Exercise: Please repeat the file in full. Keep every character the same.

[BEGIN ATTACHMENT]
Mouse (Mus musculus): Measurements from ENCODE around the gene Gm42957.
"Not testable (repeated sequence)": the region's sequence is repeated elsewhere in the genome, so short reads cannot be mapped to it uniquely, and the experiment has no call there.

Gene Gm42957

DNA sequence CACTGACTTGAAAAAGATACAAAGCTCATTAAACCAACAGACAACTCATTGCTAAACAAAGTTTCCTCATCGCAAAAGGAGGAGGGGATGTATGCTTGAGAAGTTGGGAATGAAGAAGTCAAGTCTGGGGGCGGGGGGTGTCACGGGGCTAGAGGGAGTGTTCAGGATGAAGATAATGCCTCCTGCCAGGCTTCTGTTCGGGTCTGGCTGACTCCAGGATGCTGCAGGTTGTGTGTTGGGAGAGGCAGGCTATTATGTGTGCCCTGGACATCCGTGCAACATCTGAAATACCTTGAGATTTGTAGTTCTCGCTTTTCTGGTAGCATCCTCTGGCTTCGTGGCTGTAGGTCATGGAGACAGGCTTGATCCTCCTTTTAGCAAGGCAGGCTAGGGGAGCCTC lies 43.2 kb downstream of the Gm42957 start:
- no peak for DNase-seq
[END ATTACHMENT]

Mouse (Mus musculus): Measurements from ENCODE around the gene Gm42957.
"Not testable (repeated sequence)": the region's sequence is repeated elsewhere in the genome, so short reads cannot be mapped to it uniquely, and the experiment has no call there.

Gene Gm42957

DNA sequence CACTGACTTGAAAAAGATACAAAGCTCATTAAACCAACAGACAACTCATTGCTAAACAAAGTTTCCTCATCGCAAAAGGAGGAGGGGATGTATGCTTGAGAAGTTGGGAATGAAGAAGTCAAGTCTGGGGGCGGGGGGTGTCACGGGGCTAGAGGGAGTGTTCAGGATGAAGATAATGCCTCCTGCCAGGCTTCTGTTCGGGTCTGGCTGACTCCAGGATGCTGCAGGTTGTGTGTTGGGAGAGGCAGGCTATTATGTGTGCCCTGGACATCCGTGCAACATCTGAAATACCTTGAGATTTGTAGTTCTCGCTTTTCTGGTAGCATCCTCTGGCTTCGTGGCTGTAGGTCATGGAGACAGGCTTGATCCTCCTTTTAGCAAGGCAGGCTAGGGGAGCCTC lies 43.2 kb downstream of the Gm42957 start:
- no peak for DNase-seq